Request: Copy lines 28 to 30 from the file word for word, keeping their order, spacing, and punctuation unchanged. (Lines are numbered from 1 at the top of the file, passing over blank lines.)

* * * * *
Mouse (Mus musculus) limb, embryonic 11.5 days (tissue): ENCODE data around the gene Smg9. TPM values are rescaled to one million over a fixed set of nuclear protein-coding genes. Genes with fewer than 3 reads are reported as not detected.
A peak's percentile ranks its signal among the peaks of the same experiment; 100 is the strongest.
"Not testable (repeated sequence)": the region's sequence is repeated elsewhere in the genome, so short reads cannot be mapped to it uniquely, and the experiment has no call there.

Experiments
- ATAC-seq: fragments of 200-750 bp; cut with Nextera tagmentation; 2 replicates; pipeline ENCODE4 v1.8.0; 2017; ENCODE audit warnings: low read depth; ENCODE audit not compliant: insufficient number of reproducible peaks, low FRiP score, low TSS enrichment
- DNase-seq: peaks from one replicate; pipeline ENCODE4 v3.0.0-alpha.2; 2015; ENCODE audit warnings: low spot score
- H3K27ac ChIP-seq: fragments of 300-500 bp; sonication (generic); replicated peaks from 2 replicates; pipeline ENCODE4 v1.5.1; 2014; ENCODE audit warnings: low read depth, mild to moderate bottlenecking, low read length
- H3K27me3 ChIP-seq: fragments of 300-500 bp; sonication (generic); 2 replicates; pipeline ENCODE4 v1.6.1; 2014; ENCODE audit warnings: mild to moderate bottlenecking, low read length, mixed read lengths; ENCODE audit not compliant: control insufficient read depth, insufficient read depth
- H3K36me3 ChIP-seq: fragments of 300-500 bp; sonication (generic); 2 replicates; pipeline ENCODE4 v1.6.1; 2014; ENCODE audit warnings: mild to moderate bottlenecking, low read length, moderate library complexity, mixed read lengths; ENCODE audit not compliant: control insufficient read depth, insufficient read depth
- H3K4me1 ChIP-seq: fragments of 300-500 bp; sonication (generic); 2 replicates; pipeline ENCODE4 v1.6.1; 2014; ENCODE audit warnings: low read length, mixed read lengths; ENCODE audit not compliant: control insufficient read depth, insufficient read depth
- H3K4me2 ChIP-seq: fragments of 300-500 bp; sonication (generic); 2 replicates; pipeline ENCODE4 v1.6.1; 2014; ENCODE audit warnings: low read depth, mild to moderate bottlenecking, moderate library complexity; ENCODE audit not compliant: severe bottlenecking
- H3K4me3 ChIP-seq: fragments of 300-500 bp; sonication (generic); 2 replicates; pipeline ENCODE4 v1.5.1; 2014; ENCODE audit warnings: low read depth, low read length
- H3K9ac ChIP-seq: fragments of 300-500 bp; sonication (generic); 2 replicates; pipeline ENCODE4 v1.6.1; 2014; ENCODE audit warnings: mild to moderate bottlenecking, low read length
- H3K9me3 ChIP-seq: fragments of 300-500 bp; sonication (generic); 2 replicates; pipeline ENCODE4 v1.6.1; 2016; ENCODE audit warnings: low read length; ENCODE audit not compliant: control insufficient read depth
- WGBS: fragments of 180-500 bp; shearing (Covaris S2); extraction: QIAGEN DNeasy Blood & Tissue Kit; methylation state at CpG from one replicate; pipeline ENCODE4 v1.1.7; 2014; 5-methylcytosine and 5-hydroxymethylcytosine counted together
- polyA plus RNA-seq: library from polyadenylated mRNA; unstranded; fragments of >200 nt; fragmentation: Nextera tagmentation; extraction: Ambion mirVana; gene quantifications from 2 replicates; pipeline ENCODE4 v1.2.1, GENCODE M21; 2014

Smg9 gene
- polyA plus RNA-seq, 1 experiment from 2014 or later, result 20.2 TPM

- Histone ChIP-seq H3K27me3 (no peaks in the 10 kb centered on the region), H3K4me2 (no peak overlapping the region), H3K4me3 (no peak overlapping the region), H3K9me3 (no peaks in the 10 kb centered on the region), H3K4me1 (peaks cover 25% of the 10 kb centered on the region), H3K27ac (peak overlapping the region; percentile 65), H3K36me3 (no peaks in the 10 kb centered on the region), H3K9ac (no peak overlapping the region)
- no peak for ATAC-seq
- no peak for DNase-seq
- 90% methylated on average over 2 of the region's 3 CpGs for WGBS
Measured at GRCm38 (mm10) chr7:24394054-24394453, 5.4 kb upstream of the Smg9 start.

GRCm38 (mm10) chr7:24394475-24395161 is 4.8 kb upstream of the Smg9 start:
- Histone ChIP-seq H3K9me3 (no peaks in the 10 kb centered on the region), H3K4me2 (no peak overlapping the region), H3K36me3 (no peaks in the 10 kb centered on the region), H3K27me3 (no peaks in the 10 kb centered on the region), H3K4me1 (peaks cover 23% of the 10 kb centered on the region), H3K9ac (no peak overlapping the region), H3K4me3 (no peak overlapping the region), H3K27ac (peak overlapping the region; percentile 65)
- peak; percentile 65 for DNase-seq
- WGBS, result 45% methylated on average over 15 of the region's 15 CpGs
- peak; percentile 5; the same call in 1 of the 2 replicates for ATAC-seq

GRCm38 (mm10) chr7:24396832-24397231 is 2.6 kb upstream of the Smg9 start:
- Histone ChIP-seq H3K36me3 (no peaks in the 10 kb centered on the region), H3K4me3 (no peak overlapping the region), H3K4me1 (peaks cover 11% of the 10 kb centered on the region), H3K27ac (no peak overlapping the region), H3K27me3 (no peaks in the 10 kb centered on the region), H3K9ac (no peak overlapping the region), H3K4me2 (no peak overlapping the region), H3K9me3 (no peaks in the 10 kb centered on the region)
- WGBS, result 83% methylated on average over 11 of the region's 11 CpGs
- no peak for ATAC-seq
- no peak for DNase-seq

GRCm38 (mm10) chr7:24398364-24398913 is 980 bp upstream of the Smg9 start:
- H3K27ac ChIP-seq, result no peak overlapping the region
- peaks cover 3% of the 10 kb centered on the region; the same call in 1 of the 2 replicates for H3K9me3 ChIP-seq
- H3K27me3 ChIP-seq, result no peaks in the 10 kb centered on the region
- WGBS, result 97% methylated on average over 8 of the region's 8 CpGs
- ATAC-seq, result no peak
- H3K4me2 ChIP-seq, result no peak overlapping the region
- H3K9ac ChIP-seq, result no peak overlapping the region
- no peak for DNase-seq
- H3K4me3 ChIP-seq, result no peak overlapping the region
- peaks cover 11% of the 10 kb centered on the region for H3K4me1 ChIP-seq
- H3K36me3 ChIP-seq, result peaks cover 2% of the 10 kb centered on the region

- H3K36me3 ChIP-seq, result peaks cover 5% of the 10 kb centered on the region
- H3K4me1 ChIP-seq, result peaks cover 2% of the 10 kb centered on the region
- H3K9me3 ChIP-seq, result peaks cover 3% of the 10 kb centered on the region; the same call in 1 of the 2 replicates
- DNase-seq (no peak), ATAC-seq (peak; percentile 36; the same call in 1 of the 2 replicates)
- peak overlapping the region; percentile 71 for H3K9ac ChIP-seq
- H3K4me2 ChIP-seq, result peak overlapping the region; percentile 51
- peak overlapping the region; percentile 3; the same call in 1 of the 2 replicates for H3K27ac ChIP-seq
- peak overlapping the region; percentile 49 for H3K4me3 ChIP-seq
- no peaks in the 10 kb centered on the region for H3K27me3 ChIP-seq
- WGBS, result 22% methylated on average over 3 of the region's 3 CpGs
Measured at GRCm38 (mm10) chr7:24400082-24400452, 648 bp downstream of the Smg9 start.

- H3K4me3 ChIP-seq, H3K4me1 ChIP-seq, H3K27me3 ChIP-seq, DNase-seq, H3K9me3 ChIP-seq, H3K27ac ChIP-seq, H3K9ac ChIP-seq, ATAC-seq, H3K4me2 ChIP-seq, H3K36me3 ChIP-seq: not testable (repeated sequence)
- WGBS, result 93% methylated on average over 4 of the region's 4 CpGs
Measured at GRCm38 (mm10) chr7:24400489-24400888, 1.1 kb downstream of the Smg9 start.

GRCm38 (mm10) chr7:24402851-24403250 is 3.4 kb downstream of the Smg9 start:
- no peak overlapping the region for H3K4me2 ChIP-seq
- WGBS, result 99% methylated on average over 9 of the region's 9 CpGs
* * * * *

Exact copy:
- peak; percentile 5; the same call in 1 of the 2 replicates for ATAC-seq

GRCm38 (mm10) chr7:24396832-24397231 is 2.6 kb upstream of the Smg9 start:
- Histone ChIP-seq H3K36me3 (no peaks in the 10 kb centered on the region), H3K4me3 (no peak overlapping the region), H3K4me1 (peaks cover 11% of the 10 kb centered on the region), H3K27ac (no peak overlapping the region), H3K27me3 (no peaks in the 10 kb centered on the region), H3K9ac (no peak overlapping the region), H3K4me2 (no peak overlapping the region), H3K9me3 (no peaks in the 10 kb centered on the region)